Chronic Pain Teaches RWJF Scholar a Lesson in Listening

    • January 10, 2013

“Skillful listening is the best remedy for loneliness, loquaciousness and laryngitis.”

John Pederzolli, RN, BS, a newly minted nurse in Ohio, may want to tweak that famous quote to include all injuries and illnesses, not just those that begin with the letter “l.”

The ability to listen well, he says, is a health care provider’s most important tool. It’s a lesson he learned the hard way, after suffering severe—but preventable—pain for nearly a decade.

When he was 14 years old, Pederzolli felt a tear in his lower abdominal area while running on his high school track team. He continued playing sports, but the pain persisted. Pederzolli sought treatment from one doctor after another, but he didn’t feel that any truly listened to him.

Some doctors prescribed medication to treat the pain, others said it was a symptom of depression, and still others said nothing could be done. Pain, they said, was something he would simply have to live with for the rest of his life.

But Pederzolli could not imagine how he would get through the next day, much less an entire lifetime, with constant pain radiating from his pelvis, up to his shoulders and down to his toes. He fell into a deep depression and developed insomnia. His schoolwork suffered, and so did his social life.

As the years went by, the pain began to define him: He quit sports, and decided to earn a degree and get a job in accounting—not because he was interested in the field but because he felt he would only be able to handle a quiet desk job.

Eventually, Pederzolli decided to listen to himself, since his health care providers wouldn’t. He knew something was wrong, and he was determined to fix it—or he would die trying.

After months of research, Pederzolli diagnosed himself with a sports hernia, a rare injury that can cause debilitating groin pain and can be difficult to diagnose. He wrote a report on his condition and presented it to several doctors, most of whom dismissed it out of hand.

One, however, took him seriously and agreed to operate. The surgery was performed a few weeks later and, at long last, his pain eased. “That surgery saved my life,” he says.

At 24, Pederzolli began to envision a new pain-free future for himself—and that future, he eventually decided, would be as a nurse. He changed professional gears and got a job as a nurse’s aide at Salem Community Hospital in Ohio, and then enrolled in an accelerated-degree program at the College of Nursing at Kent State University in Ohio.

While there, he was selected to be a scholar with the Robert Wood Johnson Foundation New Careers in Nursing (NCIN) program, which provides schools of nursing with funds to award scholarships to second-career accelerated-degree nursing students from underrepresented groups in nursing and disadvantaged backgrounds. He is now a nurse at University Hospitals in Cleveland.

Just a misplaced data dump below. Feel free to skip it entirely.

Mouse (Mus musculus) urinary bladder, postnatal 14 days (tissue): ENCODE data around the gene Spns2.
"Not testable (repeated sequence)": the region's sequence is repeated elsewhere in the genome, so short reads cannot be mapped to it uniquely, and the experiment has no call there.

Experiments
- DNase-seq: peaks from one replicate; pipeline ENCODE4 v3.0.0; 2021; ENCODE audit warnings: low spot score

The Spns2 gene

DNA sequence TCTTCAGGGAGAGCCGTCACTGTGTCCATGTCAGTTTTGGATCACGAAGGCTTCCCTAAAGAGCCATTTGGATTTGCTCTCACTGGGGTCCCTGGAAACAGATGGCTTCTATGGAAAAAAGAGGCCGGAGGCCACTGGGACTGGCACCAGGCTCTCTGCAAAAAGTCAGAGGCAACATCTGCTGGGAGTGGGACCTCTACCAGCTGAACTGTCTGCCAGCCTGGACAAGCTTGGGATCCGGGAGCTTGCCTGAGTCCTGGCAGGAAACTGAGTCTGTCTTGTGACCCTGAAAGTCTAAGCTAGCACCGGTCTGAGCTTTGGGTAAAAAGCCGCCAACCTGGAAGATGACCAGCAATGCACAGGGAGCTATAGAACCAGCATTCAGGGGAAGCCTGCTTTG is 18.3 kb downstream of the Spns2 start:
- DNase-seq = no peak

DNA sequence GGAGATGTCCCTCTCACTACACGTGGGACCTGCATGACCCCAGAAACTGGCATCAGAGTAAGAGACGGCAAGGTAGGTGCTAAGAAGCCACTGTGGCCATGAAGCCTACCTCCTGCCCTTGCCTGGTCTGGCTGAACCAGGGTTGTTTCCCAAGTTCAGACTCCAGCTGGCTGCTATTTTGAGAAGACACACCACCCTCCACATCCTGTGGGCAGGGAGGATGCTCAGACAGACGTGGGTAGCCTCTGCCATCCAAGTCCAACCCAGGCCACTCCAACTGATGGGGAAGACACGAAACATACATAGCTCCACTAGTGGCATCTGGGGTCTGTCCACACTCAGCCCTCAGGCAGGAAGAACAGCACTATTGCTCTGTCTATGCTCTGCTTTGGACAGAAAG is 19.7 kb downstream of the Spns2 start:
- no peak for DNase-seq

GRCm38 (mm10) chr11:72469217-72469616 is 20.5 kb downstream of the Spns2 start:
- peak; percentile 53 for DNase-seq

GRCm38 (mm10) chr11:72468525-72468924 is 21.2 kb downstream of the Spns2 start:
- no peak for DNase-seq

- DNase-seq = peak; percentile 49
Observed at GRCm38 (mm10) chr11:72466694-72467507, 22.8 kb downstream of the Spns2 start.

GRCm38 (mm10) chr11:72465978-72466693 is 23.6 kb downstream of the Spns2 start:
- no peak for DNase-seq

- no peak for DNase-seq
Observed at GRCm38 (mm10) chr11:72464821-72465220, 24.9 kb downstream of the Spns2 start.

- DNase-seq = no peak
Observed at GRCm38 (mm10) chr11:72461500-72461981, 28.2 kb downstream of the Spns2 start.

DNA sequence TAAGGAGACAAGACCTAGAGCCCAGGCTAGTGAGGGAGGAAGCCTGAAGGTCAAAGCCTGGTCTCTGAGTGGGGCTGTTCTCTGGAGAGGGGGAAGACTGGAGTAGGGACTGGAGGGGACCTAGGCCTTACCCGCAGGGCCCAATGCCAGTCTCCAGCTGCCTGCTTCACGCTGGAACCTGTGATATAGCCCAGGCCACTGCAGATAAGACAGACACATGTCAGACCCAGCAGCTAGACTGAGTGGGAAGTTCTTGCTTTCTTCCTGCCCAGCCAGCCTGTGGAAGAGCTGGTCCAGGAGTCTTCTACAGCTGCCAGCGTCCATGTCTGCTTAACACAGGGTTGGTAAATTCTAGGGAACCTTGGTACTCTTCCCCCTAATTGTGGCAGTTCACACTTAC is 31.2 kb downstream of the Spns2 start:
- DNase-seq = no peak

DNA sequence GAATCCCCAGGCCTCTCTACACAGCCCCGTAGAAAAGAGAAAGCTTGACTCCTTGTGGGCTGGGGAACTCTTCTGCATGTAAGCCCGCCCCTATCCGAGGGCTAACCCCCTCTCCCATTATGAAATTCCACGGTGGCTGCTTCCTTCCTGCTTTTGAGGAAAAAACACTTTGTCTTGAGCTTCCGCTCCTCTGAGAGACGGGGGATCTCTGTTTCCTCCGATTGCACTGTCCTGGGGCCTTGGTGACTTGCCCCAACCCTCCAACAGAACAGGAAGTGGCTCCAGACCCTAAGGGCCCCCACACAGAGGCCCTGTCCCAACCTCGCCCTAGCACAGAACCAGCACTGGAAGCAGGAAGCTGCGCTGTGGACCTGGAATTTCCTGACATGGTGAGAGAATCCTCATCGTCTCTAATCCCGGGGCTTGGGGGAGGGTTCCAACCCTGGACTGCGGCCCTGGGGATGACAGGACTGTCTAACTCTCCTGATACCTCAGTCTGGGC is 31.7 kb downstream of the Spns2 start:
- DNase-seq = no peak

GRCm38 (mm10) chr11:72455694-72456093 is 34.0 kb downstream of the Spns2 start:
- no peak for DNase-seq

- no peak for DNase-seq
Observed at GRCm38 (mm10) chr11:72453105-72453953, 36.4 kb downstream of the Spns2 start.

“I decided to become a nurse because I know from my own experience what chronic pain can do to one’s own psyche,” he wrote in a recent essay for the NCIN website. “I’m compelled to help those in need, as I was lucky enough to get help.”

His friends teased him about becoming a “male nurse,” but he now dismisses it—joking that it would have become much more expensive to become a “female nurse” because it would have involved extensive surgery.

Pederzolli feels he lost his teenage years to preventable pain, but one good thing came out of the experience: an appreciation for listening—a skill that has already come in handy in his new career. “It’s a lot easier for me to empathize with people who are going through tough situations,” he says. “That’s what you’re doing every day as a nurse.”

On one occasion, for example, when he was working a night shift as a nurse’s aide, a patient began complaining of pain. The physician brushed off his complaint and told him he should lose some weight. The man became enraged and threatened to leave the hospital. Pederzolli followed him back to his room and began asking questions about his pain. The man responded willingly, and afterward thanked him for listening. Pederzolli then shared his own story of chronic pain.

The man “fought tears as he looked up at me and said, ‘Thank you. Just hearing something like that means more than I can say,’” Pederzolli wrote in his essay. “That moment proved to me that I am on my way to becoming a great nurse.”

More skillful listening, he says, is urgently needed in today’s health care system. “In our health care system, health care professionals are incredibly busy. But if they took the time to really listen to their patients, they would make them feel better—and they just might solve their problems more quickly and prevent needless suffering.”

Someday, Pederzolli would like to earn a higher degree in nursing and perhaps put his business and accounting skills to use in the health care field to help reduce costs and improve efficiency. But for now, he’s simply trying to learn the ropes at his new job and enjoy his pain-free life.

Once a depressed teenager, he is now referred to as an “eternal optimist” by his friends. “After what I went through,” he says, “everything seems so much easier. I’m happy.”